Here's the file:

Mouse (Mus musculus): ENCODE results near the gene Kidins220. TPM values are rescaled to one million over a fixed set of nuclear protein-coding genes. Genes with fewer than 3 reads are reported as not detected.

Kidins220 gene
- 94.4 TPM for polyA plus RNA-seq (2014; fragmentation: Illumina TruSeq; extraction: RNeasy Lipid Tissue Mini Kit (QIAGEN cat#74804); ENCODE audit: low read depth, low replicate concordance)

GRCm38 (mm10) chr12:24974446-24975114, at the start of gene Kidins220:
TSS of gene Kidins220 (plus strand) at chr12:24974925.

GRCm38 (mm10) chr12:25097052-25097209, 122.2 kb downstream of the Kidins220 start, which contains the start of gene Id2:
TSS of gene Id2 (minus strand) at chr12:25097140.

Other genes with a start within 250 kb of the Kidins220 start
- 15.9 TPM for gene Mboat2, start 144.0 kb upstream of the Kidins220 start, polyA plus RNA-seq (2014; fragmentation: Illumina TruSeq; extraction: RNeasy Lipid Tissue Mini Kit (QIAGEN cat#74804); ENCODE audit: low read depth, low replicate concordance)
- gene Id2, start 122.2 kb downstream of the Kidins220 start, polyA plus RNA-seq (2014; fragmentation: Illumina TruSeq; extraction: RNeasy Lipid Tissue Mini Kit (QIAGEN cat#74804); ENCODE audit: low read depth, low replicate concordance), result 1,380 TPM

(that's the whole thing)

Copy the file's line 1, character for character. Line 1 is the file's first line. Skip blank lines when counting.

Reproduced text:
Mouse (Mus musculus): ENCODE results near the gene Kidins220. TPM values are rescaled to one million over a fixed set of nuclear protein-coding genes. Genes with fewer than 3 reads are reported as not detected.